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Restaurant recommendations, new openings, and highlights from the LA Chowhound community.

Great Peruvian Food Down South

When it comes to Peruvian food, many Angelenos know only Mario’s, which is fine but often overcrowded. For Peruvian food that’s just as good or better, with Chinese or Japanese flourishes, head on over to Gardena.

Kotosh at Kamiyama does all the standard Peruvian dishes, but the preparation and balance of flavors are far better than Mario’s, says bulavinaka. Sudado mixto (steamed seafood in tomato-onion sauce) and pescado a lo macho (deep-fried fish in spicy sauce) are plate-lickin’ good, and the salsa aji is beloved by all. There’s also a sushi bar.

El Rotoco’s focus is Peruvian-Chinese dishes—tallarins, chaufas, and saltados—but the execution is also superior and the menu varied. If you like seafood, go for the jalea or picante de mariscos (mixed seafood with potato and hard-cooked egg, made in a thick, rich, milky sauce).

Nino’s Place is a Peruvian joint that also does some Mexican food. It’s small, the folks are nice, and so far the food is promising, says velozo155: suprema de pollo, breaded (or grilled) chicken breast with flavorful rice that seems like it’d been simmered in broth; and arroz con pollo, chicken with herbaceous, spicy rice. Salsa aji comes on the side. Daily specials, about a dozen of them, run $6.50.

El Virrey does really good sudado de mariscos and picante de mariscos, and has friendly service.

Mario’s Peruvian [Hollywood]
5786 Melrose Avenue, Los Angeles

Kotosh at Kamiyama [South Bay]
2408 Lomita Boulevard, Suite #C, Lomita

El Rocoto [South Bay]
1356 W. Artesia Boulevard, Gardena

Nino’s Place [South Bay]
16104 S. Vermont Avenue, Gardena

El Virrey [South Bay]
1353 W. Rosecrans Avenue, #5, Gardena

Board Links: Mario’s Peruvian

El Virrey–Gardena (Comida Peruano Mariscos)

Nino’s Place in Gardena (Comida Peruano y Mexicano)

Squeals for Oinkster Happy Hour

Changes are afoot at the Oinkster, where a happy hour menu just debuted with specials from 3 to 6 p.m. weekdays. Deals include:

• Burger-fries combo, $3.99

• Belgian fries, $1

• Chili fries, $2

• Pound of Belgian fries (that’s a LOT of fries!), $5

• Pints of beer, $2 to $3

• Pitchers of beer, $7 to $10

As for non–happy hour Oinkster, Will Owen says the rotisserie chicken is his new favorite. Make sure to get one fresh off the rotisserie, and it’ll be succulent and luscious, with just aggressive enough seasoning and meltingly tender dark meat. Red slaw on the side is laced with fresh, nose-tingling mustard that’s balanced by some sweetness. And when the fries are on, they’re excellent.

Quarter chicken with fries, aioli, and slaw is $5.13 with tax. The Oinkster will soon start serving breakfast on weekends.

The Oinkster [East of Hollywood]
2005 Colorado Boulevard, Eagle Rock

Board Links: Happy Hour at the Oinkster?
Oinkster chicken: move over, EPL!

Paperfish Has It Wrapped Up

Paperfish in Beverly Hills may be the newest outpost of Joachim Splichal’s Patina Group, but Chef Yianni Koufodontis is already known to some hounds as the former chef of the Greek-Californian restaurant Petros in Manhattan Beach.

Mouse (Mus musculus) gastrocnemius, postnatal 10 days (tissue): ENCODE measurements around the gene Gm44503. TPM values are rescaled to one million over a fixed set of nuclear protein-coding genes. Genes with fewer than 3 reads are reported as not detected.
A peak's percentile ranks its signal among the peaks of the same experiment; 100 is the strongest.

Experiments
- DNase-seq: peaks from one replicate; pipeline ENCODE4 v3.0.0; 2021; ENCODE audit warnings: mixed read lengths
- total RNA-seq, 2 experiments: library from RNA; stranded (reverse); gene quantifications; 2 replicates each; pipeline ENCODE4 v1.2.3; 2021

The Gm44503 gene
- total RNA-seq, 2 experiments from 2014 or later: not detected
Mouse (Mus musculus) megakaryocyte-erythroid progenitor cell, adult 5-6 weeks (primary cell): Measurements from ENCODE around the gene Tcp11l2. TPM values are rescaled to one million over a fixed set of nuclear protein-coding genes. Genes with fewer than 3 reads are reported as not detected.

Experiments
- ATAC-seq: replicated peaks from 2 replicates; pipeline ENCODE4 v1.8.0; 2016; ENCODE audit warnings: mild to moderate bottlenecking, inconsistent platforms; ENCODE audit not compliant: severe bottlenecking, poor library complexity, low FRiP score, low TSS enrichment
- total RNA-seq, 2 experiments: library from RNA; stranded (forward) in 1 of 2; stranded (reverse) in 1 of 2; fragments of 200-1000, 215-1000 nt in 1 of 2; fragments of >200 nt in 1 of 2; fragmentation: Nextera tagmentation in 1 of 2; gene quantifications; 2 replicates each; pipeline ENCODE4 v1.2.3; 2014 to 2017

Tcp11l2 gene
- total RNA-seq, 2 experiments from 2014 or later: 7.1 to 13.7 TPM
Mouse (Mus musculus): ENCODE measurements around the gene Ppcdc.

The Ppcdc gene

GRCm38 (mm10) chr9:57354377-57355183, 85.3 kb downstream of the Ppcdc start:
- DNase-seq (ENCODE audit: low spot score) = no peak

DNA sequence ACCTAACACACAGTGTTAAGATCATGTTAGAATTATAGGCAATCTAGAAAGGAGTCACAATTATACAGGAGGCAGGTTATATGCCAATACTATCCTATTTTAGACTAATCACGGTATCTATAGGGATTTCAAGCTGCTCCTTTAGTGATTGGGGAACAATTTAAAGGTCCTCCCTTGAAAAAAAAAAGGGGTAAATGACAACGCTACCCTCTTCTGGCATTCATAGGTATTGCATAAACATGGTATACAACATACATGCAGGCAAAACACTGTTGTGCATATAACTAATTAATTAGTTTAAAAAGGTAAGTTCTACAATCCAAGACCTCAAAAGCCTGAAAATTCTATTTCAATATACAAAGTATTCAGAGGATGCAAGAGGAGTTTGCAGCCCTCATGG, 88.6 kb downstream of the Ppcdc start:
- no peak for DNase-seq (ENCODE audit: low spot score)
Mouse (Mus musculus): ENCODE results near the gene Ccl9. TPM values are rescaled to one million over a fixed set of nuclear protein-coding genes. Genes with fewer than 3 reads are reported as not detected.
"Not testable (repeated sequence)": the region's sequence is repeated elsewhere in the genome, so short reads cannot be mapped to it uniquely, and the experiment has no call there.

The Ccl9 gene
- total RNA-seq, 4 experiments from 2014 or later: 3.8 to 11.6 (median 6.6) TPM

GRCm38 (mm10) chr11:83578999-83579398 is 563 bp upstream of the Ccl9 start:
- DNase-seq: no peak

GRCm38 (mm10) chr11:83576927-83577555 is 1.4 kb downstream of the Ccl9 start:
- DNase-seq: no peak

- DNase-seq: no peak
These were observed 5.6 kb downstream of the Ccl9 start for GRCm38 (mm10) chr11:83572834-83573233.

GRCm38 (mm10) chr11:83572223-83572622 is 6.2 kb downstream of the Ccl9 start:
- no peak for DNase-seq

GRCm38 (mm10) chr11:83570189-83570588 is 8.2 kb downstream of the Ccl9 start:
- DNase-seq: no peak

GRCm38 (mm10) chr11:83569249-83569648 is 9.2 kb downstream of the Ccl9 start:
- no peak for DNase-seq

At Paperfish, the focus is squarely on fish: oysters on the half shell with pomegranate granita mignonette, marinated and grilled octopus, and of course the namesake snapper en papillote. The restaurant opened for lunch and cocktails around the holidays and recently began serving dinner as well.

The chef will make a whole fish if you request it a day in advance, and it’s fantastic, says trojans, who got a rotisserie loup de mer, or branzino. It’s nicely charred on the outside and very moist. Candied hazelnut salad with blue cheese and apple also gets top marks.

Deconstructed “paella” is absolutely delicious, declares New Trial, and each element—saffron rice, two shrimp, two clams, one mussel, one large scallop, two strips of chicken, and two rectangles of lamb—is perfectly cooked.

As usual, russkar went for the tasting menu, deeming it surprisingly good.

But wasabica was totally underwhelmed by overly salty main dishes, including the short rib ravioli with overcooked scallops, and says the snapper en papillote tasted of ginger and nothing else. Plus, portions are wee.

Appetizers are $10 to $15, mains $18 to $30. Paperfish joins Patina in being the only Patina Group restaurants to charge corkage—a whopping $20.

Paperfish [Beverly Hills]
345 N. Maple Drive, Beverly Hills

Board Links: Paperfish Beverly Hills
Paperfish—a good catch
PSA: No more free corkage @ Patina Group restaurants

Revived Vietnamese Restaurant Shows How It’s Done

There’s a lot of buzz in the local Vietnamese community about Pho Le Loi, which recently reopened under new family ownership, says Erik M.

The menu is a well-edited roster of about a dozen central and northern Vietnamese classics. You know that turmeric fish dish at Viet Soy Café folks have been talking about? Here you can get the real thing, cha ca thang long: turmeric-scented fillets with onion and dill, served spitting and sputtering in a cast iron pan.

Rice vermicelli with sliced grilled pork and pork patties in a warm dressing (bun cha ha noi) is another standout, besting the iconic version at Garden Grove’s Binh Minh.

There’s also bun bo hue, central Vietnamese–style noodle soup with pork hock, sliced beef shin, and house-made steamed pork loaf. Pho ga is considered a big draw, but Erik says it’s the same as what comes with Hainan chicken, and he found it overextracted.

Pho Le Loi [San Gabriel Valley]
107 Valley Boulevard, San Gabriel

Board Link: Pho Le Loi

Taiwan’s Answer to the Hamburger

A “Taiwanese burger,” or gua bao, is a madly wondrous thing: a mix of lean stew pork and melt-in-your-mouth fatty pork belly, salty-sour pickled cabbage, cilantro, and peanut-sugar powder in a fresh steamed bun that’s probably taken for granted as street food back in Taiwan.